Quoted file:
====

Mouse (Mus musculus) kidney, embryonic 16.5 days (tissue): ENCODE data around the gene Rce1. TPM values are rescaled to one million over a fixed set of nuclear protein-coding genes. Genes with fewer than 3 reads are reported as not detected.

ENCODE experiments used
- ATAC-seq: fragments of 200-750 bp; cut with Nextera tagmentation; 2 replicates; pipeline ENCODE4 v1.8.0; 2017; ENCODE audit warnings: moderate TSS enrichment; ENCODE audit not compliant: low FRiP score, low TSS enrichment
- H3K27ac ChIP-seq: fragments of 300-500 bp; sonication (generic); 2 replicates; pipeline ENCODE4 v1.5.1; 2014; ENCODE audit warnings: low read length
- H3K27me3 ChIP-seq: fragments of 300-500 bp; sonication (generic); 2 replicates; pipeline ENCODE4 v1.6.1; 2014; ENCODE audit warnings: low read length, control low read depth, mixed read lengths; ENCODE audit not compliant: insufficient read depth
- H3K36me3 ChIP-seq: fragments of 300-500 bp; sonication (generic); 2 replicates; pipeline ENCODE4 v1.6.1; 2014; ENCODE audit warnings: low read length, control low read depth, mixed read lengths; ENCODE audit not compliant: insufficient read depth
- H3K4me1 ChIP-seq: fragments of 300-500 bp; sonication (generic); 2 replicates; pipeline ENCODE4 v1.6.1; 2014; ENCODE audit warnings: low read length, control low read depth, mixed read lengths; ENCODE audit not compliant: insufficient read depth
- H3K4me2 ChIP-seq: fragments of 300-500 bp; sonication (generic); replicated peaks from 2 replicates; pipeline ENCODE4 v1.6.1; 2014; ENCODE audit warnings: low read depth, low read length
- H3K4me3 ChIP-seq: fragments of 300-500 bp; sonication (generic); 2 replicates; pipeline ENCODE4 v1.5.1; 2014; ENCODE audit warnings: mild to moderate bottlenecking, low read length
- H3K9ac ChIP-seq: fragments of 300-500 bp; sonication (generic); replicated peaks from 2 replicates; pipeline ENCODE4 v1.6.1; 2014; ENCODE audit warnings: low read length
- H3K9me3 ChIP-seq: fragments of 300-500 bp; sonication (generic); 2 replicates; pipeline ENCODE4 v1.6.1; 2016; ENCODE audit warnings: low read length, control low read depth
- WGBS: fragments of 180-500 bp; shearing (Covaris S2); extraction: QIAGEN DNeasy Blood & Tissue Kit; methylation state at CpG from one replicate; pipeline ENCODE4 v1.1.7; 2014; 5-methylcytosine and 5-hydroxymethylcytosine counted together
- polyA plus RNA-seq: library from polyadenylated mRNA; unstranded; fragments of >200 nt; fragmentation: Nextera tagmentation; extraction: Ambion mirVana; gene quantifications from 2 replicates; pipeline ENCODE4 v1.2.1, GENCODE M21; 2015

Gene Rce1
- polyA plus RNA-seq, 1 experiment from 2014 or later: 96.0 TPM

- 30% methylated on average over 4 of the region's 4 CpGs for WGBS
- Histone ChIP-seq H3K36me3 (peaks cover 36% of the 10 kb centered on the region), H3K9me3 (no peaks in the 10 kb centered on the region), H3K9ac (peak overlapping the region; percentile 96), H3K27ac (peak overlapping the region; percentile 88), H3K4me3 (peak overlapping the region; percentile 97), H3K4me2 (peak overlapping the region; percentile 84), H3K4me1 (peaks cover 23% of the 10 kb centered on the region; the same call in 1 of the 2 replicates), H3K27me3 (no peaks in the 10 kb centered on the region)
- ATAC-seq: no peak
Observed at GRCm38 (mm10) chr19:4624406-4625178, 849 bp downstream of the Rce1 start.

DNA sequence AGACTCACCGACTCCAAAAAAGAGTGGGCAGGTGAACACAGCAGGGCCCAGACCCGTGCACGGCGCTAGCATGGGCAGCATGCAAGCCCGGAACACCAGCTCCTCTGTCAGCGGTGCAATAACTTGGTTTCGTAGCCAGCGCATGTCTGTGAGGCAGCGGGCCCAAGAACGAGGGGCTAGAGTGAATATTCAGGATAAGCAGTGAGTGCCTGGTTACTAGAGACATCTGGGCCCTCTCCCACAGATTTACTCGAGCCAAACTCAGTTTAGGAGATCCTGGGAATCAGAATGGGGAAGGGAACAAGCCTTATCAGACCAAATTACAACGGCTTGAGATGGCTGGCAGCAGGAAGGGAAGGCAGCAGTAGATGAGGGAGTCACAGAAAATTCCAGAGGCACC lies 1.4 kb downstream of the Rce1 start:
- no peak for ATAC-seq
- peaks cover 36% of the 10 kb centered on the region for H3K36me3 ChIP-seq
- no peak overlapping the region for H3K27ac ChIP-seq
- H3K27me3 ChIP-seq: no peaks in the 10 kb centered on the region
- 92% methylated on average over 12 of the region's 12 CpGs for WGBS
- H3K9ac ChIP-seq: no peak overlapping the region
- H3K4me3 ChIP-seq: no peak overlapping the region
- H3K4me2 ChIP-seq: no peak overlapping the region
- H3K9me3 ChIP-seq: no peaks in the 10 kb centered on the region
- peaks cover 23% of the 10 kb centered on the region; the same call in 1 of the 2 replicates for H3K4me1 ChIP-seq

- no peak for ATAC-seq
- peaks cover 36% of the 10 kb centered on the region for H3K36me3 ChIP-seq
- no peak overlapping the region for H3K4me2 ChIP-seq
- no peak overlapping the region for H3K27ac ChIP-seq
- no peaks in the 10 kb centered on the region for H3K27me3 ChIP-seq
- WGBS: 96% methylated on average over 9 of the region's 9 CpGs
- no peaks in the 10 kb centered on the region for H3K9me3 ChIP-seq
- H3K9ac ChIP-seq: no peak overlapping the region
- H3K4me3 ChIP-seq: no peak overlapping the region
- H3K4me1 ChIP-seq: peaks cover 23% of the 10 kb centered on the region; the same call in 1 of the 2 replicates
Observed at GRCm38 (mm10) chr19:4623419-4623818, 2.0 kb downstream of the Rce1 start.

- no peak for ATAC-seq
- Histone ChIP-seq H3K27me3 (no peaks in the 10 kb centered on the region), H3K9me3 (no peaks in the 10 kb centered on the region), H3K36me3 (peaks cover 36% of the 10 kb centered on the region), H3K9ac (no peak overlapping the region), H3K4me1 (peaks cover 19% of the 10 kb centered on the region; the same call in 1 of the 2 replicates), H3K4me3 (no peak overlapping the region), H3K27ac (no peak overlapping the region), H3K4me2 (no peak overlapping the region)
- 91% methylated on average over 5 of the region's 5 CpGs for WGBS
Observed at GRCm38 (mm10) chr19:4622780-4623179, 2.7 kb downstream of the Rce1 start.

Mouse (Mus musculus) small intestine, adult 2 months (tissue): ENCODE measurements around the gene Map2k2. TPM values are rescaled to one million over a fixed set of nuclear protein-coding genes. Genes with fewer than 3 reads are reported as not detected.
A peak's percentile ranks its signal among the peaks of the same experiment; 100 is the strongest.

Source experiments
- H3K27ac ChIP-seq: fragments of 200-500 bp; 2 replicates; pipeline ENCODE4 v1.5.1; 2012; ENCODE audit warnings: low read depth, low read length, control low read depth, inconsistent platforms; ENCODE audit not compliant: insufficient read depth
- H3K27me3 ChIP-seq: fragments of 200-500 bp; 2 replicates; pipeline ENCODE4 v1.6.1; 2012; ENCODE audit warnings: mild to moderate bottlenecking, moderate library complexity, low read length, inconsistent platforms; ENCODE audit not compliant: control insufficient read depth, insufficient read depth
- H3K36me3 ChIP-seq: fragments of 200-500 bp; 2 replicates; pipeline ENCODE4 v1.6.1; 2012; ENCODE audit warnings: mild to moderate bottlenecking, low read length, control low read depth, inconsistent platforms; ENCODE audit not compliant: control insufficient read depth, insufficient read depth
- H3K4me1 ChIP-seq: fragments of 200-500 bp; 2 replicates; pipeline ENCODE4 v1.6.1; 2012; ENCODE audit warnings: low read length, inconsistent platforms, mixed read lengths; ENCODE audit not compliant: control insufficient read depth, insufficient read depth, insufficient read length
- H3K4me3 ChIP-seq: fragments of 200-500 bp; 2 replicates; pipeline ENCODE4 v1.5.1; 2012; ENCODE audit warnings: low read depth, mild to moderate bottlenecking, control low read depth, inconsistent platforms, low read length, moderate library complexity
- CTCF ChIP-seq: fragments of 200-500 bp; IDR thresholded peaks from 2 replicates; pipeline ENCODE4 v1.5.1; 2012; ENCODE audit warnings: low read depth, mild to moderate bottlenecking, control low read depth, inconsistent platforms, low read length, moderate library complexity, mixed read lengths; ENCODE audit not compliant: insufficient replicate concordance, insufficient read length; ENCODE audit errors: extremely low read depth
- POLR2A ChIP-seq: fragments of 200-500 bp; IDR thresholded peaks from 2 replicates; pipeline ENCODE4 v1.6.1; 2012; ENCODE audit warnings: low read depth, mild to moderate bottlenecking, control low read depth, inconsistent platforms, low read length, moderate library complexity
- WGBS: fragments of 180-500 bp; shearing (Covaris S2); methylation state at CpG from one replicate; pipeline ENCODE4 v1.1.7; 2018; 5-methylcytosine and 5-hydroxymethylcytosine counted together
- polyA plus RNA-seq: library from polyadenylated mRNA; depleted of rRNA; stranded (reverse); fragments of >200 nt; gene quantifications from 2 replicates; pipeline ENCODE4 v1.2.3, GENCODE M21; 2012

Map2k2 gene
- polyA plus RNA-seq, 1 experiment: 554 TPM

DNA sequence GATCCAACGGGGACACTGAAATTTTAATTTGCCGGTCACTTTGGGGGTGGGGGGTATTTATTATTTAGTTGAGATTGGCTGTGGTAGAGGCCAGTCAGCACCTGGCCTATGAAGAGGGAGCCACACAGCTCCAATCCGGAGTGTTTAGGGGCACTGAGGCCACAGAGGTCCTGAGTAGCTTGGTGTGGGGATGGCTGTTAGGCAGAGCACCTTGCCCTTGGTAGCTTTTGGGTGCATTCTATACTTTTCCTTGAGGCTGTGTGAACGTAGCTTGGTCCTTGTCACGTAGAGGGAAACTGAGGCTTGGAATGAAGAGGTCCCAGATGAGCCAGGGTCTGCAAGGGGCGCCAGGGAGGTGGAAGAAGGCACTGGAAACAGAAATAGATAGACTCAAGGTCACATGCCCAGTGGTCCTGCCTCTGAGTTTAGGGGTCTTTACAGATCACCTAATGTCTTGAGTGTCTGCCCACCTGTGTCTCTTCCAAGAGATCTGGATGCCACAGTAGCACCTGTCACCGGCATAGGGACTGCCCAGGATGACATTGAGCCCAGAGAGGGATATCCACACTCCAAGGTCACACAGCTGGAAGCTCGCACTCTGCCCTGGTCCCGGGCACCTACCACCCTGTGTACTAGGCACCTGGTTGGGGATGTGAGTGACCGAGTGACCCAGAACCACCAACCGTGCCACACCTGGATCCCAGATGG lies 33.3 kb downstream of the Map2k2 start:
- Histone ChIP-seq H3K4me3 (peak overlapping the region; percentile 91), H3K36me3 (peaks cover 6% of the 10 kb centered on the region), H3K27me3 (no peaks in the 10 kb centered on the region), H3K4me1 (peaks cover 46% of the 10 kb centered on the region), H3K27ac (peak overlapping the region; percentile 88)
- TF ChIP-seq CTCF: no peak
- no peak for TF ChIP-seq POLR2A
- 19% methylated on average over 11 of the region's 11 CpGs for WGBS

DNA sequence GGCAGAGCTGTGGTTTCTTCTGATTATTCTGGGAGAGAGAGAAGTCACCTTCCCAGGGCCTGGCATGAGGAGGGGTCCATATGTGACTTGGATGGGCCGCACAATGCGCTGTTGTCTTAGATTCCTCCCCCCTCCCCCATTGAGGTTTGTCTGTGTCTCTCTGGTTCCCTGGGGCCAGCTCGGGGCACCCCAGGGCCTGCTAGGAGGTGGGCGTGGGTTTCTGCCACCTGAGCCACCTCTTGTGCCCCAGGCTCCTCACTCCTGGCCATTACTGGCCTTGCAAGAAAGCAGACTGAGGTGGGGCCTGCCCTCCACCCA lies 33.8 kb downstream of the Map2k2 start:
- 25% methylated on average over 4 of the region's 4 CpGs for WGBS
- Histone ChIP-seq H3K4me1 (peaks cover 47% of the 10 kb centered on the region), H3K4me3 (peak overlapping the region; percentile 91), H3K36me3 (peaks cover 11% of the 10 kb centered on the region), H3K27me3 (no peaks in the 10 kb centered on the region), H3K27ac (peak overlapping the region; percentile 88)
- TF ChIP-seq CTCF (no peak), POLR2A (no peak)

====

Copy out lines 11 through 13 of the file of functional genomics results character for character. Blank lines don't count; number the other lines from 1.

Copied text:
- H3K9me3 ChIP-seq: fragments of 300-500 bp; sonication (generic); 2 replicates; pipeline ENCODE4 v1.6.1; 2016; ENCODE audit warnings: low read length, control low read depth
- WGBS: fragments of 180-500 bp; shearing (Covaris S2); extraction: QIAGEN DNeasy Blood & Tissue Kit; methylation state at CpG from one replicate; pipeline ENCODE4 v1.1.7; 2014; 5-methylcytosine and 5-hydroxymethylcytosine counted together
- polyA plus RNA-seq: library from polyadenylated mRNA; unstranded; fragments of >200 nt; fragmentation: Nextera tagmentation; extraction: Ambion mirVana; gene quantifications from 2 replicates; pipeline ENCODE4 v1.2.1, GENCODE M21; 2015